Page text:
We spoke to Paul Grey, Laboratory Manager, PHL on the eve of their 40-year anniversary on what role accreditation plays in their operations.
“The PHL is a food and environment microbiological laboratory in Hobart, Tasmania and part of Environmental Health, Public Health Services in the Tasmanian Department of Health,” said Paul. “Although the names and organisational structure has varied over 40 years, the current role still reflects the original need and requirement for NATA accreditation.”
For the PHL, NATA accreditation was initially sought in 1983 to facilitate the export of oysters when the USFDA required testing through an independent, accredited laboratory to allow export to the US.
The scope of accredited testing expanded as the introduction of National guidelines resulted in NATA accreditation being required for testing of potable, recreational and regulated waters in the 1990s. Accreditation now covers a wide range of bacterial analytes and techniques for food and water samples.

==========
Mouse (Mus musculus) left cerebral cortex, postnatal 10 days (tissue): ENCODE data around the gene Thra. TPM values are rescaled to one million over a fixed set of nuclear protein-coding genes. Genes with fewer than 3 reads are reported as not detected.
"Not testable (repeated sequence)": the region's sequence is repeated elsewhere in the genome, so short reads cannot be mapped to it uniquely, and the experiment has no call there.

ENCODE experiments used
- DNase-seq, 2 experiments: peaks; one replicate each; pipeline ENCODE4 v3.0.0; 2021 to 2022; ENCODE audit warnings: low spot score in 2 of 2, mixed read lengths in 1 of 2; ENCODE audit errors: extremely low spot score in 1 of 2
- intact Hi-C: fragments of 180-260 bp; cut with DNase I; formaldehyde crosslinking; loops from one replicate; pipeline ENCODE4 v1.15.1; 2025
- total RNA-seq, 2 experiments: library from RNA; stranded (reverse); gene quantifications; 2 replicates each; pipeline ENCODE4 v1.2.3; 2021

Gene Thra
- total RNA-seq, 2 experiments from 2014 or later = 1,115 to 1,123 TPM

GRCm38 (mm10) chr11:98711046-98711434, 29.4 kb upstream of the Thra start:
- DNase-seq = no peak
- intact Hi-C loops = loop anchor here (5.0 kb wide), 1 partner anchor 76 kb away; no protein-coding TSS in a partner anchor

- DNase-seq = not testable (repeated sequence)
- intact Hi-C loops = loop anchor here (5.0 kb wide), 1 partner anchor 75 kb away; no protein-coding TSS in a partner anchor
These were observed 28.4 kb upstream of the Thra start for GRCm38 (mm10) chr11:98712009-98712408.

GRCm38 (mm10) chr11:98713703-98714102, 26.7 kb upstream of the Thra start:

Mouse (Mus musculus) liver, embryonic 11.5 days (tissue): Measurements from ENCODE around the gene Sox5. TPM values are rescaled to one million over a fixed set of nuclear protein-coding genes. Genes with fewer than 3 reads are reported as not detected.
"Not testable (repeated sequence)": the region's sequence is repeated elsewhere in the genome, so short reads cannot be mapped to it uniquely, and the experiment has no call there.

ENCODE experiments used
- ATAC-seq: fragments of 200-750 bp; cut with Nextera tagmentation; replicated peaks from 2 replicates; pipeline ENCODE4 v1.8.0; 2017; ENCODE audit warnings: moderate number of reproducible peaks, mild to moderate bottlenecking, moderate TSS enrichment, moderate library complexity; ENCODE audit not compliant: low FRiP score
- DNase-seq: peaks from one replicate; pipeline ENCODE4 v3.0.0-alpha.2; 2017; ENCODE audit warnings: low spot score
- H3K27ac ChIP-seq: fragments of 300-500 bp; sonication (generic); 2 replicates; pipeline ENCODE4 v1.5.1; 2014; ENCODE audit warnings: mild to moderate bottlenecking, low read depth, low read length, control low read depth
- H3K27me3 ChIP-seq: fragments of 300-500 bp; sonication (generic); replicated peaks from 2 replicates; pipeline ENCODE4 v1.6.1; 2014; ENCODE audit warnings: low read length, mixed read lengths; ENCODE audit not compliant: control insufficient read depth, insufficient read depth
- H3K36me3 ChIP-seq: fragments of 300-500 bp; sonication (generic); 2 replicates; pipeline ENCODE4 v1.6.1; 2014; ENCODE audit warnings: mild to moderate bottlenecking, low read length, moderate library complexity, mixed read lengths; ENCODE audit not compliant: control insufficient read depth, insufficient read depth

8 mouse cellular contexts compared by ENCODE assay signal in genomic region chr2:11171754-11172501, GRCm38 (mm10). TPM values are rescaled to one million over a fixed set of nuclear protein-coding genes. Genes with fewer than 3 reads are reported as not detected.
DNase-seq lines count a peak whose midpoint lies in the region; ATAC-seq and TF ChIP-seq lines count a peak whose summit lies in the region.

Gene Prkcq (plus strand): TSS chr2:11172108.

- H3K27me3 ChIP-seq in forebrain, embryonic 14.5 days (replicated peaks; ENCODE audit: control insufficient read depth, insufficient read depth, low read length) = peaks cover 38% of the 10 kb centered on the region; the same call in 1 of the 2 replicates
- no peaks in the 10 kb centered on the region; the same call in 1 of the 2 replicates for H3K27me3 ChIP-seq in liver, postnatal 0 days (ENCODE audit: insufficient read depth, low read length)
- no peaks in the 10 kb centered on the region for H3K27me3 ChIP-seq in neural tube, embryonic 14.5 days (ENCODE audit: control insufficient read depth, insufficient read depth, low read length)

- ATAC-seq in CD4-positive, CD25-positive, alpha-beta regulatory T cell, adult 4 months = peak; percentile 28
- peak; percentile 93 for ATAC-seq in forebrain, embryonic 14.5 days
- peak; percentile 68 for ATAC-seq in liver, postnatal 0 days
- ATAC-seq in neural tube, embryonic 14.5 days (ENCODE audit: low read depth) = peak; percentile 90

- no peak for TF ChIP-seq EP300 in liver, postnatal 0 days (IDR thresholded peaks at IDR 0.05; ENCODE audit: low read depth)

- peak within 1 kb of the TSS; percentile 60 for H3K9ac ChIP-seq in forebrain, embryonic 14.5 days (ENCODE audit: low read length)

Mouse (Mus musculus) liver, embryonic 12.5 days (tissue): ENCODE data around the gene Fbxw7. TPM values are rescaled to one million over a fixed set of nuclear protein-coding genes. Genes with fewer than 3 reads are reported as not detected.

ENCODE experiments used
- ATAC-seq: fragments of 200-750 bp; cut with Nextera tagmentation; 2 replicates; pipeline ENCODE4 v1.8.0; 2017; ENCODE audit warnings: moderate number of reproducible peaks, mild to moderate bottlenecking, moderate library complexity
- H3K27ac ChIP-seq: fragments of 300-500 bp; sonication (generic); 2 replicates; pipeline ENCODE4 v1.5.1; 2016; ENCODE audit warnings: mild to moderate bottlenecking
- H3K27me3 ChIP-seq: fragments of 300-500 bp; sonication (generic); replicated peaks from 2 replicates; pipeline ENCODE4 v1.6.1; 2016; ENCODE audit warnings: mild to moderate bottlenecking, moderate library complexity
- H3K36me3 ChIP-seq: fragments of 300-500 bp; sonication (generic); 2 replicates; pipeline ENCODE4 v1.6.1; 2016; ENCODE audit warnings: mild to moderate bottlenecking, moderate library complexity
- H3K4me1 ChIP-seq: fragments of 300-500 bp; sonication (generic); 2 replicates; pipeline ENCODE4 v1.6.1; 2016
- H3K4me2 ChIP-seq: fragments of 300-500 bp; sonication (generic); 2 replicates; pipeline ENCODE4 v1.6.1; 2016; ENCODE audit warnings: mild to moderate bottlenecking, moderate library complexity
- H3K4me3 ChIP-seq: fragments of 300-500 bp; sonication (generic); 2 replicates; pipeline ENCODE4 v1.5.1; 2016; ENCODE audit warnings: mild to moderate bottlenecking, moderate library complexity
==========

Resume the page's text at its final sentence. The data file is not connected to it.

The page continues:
“Gaining and maintaining NATA accreditation undoubtedly contributed to the longevity and on-going needs of the PHL. Many of our customers need testing to meet regulatory requirements, which in turn require NATA accreditation,” added Paul.
The Tasmanian shellfish industry, which first needed an accredited service, is still a major customer for the PHL 40 years on. According to the PHL, NATA accreditation has also attracted customers for the assurance of competence and recognition given by the NATA brand.
“Over the years, a number of staff have sought employment at the PHL specifically to gain experience in a NATA accredited facility,” said Paul. “Indeed, one of our earliest staff members who joined as a new graduate and is now a retired adjunct professor, gives credit to the discipline and quality framework of NATA accreditation.”
Paul notes that those seeking NATA accreditation invest in preparatory work in designing and implementing their quality management system.
“When the system has been planned and tested against the criteria used by NATA for ISO/IEC 17025 accreditation or another program, deficits and improvements will become apparent. Acting on these is an effective way of making the actual NATA assessments straightforward and (relatively) painless.”
We thank Paul and the PHL for taking the time to speak with us.